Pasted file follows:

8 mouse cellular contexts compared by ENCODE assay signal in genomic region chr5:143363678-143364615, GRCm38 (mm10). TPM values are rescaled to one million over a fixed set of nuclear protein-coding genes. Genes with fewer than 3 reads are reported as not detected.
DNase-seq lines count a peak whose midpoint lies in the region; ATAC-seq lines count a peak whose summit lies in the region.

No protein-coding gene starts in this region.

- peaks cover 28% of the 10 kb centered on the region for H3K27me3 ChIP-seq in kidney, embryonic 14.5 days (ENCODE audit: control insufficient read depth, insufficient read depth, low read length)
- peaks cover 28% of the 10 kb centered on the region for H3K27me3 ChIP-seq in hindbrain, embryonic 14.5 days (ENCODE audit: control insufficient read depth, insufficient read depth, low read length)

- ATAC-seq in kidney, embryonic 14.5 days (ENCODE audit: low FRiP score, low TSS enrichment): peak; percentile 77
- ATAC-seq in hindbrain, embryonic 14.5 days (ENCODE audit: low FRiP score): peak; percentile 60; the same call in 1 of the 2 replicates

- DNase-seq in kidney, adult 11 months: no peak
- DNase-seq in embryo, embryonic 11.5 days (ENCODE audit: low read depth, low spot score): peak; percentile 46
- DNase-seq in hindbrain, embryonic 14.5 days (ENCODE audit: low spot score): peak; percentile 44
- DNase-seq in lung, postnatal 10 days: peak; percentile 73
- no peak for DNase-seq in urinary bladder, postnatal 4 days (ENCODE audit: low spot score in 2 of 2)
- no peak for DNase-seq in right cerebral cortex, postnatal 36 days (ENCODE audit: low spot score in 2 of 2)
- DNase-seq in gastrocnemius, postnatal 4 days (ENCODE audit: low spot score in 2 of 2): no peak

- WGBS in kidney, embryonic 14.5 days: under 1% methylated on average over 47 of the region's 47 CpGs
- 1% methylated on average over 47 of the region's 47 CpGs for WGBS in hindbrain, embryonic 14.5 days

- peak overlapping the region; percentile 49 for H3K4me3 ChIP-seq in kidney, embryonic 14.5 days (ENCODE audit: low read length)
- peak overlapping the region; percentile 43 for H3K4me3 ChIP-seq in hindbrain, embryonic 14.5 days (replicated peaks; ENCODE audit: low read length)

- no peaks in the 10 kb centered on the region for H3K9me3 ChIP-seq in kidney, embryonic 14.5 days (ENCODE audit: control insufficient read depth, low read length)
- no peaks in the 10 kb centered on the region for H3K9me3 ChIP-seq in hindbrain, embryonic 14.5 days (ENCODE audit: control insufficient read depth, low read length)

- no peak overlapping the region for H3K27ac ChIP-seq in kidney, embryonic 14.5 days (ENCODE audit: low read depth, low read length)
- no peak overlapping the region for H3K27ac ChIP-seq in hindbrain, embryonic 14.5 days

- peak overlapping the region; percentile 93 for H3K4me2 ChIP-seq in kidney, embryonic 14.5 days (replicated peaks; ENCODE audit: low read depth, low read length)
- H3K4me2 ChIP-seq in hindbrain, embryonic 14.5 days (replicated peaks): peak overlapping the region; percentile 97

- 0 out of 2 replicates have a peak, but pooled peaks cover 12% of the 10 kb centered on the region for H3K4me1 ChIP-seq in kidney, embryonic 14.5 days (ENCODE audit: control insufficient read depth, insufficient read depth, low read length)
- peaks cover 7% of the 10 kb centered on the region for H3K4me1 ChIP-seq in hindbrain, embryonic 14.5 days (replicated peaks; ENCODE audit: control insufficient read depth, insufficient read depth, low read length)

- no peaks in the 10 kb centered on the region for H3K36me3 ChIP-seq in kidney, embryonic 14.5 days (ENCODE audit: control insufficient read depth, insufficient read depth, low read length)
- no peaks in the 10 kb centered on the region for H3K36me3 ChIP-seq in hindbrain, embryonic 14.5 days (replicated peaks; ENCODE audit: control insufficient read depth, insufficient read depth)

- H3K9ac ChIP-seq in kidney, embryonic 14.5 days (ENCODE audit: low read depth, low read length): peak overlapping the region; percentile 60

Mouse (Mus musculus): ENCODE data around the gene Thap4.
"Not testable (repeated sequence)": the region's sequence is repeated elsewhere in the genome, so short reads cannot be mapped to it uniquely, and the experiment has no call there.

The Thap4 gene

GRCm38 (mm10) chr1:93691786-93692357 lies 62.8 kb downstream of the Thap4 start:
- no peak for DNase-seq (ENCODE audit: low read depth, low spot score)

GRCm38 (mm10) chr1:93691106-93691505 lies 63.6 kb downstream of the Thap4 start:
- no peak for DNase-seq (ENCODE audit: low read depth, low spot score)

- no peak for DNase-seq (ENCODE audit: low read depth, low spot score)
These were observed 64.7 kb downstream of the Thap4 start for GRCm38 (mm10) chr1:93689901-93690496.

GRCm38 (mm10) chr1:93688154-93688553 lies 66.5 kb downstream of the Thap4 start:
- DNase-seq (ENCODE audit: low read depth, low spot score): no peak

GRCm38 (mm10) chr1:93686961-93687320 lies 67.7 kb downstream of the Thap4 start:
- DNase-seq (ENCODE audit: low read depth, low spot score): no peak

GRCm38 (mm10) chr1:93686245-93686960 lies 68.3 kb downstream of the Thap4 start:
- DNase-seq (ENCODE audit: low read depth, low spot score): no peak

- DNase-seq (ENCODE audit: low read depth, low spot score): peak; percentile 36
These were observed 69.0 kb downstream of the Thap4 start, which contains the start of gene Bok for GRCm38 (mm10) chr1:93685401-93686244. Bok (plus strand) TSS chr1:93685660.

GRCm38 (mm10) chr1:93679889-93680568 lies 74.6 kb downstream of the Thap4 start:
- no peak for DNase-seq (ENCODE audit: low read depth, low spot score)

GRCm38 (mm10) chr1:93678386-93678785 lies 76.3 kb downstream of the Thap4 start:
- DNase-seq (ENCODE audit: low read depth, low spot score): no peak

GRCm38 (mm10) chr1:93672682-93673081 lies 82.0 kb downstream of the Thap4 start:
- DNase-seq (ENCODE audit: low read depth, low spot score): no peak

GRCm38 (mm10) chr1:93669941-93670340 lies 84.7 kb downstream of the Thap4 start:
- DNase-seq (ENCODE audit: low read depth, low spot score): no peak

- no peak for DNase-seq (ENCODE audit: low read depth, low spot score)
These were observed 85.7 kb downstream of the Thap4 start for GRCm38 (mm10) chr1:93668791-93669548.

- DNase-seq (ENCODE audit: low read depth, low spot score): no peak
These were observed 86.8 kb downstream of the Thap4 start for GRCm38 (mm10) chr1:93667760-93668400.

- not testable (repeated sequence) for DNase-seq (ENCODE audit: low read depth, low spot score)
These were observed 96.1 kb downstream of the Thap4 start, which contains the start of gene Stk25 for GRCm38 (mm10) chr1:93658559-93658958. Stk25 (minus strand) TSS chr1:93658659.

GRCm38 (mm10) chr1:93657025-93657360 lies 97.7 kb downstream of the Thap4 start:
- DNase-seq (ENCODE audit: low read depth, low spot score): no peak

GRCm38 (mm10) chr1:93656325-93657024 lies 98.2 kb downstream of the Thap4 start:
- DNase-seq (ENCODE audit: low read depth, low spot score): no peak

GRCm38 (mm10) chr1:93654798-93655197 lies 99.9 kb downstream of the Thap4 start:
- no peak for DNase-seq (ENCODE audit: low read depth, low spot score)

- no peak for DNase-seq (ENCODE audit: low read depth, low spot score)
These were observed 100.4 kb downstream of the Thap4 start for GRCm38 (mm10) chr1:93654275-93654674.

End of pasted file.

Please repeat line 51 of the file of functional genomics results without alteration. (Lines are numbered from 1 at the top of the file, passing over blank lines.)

GRCm38 (mm10) chr1:93672682-93673081 lies 82.0 kb downstream of the Thap4 start: